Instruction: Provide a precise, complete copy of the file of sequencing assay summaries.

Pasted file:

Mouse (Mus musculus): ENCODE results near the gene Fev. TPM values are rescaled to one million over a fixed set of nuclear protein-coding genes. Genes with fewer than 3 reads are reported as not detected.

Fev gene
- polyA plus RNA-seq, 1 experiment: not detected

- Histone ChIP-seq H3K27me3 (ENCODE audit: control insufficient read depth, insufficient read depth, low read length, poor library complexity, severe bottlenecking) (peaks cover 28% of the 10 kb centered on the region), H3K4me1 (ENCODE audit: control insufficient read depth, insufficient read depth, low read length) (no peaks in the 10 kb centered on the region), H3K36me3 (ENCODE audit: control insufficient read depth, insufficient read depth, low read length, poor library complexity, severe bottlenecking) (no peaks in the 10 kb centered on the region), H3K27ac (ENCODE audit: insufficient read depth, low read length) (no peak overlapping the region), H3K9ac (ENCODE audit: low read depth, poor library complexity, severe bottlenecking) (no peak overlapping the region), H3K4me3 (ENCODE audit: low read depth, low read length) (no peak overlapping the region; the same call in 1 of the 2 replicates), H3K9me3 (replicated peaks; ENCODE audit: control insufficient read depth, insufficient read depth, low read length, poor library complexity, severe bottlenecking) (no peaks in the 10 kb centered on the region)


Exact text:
Mouse (Mus musculus): ENCODE results near the gene Fev. TPM values are rescaled to one million over a fixed set of nuclear protein-coding genes. Genes with fewer than 3 reads are reported as not detected.

Fev gene
- polyA plus RNA-seq, 1 experiment: not detected

- Histone ChIP-seq H3K27me3 (ENCODE audit: control insufficient read depth, insufficient read depth, low read length, poor library complexity, severe bottlenecking) (peaks cover 28% of the 10 kb centered on the region), H3K4me1 (ENCODE audit: control insufficient read depth, insufficient read depth, low read length) (no peaks in the 10 kb centered on the region), H3K36me3 (ENCODE audit: control insufficient read depth, insufficient read depth, low read length, poor library complexity, severe bottlenecking) (no peaks in the 10 kb centered on the region), H3K27ac (ENCODE audit: insufficient read depth, low read length) (no peak overlapping the region), H3K9ac (ENCODE audit: low read depth, poor library complexity, severe bottlenecking) (no peak overlapping the region), H3K4me3 (ENCODE audit: low read depth, low read length) (no peak overlapping the region; the same call in 1 of the 2 replicates), H3K9me3 (replicated peaks; ENCODE audit: control insufficient read depth, insufficient read depth, low read length, poor library complexity, severe bottlenecking) (no peaks in the 10 kb centered on the region)